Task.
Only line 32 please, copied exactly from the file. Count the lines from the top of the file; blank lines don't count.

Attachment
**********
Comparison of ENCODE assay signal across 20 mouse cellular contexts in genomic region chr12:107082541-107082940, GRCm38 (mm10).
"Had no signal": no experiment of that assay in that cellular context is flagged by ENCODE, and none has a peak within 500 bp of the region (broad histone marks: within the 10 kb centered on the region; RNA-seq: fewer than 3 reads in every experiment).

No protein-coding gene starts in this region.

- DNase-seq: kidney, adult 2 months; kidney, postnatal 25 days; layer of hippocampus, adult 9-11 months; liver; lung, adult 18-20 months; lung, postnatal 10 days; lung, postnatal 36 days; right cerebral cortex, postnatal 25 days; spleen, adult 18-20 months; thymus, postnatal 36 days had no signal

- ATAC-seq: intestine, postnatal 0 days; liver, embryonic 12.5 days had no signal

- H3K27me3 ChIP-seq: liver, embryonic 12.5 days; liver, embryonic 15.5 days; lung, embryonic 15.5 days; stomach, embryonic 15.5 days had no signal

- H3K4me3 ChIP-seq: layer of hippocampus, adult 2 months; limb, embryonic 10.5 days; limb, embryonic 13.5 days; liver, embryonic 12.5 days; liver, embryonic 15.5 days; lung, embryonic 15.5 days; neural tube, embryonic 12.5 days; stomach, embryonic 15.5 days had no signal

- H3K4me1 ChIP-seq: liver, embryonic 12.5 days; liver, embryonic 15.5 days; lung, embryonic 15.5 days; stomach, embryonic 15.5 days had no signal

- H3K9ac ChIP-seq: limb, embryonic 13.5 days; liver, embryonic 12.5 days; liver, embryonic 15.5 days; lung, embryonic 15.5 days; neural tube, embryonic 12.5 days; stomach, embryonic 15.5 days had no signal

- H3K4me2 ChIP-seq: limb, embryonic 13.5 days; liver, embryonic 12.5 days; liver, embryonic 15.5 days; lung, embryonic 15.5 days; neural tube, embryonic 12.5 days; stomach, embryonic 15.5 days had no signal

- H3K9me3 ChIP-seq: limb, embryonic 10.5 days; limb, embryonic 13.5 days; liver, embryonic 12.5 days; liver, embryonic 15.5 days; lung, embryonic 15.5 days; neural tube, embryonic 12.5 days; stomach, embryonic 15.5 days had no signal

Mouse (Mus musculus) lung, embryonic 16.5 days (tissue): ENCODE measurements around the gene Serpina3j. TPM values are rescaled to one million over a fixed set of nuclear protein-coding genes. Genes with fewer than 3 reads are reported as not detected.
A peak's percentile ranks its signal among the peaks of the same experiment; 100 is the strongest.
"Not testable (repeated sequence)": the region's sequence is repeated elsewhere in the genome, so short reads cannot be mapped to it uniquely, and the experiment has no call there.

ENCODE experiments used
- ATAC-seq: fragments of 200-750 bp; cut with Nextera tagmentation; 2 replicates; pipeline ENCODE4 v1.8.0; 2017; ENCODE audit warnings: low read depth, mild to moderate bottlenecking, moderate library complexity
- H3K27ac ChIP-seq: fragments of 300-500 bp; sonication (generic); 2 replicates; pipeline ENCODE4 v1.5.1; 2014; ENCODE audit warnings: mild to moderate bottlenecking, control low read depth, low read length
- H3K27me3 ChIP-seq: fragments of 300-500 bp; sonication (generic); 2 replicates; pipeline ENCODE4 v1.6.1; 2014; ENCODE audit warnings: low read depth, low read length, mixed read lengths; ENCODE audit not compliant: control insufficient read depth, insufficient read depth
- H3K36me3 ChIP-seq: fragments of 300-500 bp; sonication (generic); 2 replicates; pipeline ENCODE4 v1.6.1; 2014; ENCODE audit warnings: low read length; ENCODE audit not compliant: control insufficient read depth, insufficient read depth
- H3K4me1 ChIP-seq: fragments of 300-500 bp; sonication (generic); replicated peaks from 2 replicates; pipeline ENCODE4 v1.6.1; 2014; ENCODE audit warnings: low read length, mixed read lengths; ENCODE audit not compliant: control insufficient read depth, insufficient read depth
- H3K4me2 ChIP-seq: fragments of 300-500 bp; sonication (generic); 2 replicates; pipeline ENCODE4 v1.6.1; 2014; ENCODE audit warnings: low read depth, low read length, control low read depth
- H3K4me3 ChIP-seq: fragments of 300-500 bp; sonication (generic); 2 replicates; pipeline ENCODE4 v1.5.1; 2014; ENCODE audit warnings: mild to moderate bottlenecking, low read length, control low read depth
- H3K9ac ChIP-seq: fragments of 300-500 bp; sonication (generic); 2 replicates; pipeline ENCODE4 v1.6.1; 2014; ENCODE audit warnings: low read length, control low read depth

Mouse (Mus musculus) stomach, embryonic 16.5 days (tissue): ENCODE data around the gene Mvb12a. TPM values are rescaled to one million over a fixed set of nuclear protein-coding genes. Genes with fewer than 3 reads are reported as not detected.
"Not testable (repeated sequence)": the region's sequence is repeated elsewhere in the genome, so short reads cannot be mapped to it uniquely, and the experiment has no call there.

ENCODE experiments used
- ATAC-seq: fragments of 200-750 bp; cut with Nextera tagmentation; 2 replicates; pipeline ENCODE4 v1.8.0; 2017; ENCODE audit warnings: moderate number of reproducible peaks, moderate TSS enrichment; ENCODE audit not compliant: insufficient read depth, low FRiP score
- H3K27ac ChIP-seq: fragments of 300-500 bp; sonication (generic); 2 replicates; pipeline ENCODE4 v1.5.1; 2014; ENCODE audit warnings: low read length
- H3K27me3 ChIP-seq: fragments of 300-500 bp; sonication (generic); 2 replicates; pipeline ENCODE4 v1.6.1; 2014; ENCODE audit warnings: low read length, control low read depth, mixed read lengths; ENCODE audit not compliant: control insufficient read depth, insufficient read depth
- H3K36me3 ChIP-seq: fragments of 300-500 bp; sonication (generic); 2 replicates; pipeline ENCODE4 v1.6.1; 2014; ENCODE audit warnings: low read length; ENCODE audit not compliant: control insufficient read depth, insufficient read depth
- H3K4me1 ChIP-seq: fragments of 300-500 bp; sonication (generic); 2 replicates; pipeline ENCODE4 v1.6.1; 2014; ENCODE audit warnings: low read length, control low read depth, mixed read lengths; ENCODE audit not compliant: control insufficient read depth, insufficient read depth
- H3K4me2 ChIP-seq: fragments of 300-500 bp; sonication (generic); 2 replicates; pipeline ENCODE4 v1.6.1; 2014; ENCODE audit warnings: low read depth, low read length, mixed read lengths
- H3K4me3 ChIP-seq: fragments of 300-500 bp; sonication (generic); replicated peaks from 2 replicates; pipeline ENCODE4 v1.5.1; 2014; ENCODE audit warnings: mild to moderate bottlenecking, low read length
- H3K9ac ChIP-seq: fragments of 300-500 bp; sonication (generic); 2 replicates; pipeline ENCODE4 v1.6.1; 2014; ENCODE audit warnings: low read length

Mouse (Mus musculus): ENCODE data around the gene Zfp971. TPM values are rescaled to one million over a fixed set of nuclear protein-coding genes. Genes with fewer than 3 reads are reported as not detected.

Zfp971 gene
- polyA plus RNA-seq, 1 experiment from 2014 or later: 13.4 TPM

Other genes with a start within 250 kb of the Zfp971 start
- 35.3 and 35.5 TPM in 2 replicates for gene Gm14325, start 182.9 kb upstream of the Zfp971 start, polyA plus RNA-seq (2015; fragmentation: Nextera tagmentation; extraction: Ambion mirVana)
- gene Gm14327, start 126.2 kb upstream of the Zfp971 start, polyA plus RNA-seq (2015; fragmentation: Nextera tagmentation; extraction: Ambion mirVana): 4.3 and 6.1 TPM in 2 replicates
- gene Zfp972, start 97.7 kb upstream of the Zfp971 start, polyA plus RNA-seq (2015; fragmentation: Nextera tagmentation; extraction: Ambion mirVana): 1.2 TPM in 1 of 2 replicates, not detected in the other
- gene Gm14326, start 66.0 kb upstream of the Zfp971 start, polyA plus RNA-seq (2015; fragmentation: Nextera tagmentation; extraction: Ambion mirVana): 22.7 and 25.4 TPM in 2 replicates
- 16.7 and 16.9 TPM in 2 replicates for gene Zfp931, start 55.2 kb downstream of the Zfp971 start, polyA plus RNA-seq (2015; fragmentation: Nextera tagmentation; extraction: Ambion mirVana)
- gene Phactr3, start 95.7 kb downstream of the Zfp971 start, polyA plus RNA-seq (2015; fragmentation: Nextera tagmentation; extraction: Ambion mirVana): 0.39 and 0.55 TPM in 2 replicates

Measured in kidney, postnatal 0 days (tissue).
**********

- H3K4me2 ChIP-seq: fragments of 300-500 bp; sonication (generic); 2 replicates; pipeline ENCODE4 v1.6.1; 2014; ENCODE audit warnings: low read depth, low read length, mixed read lengths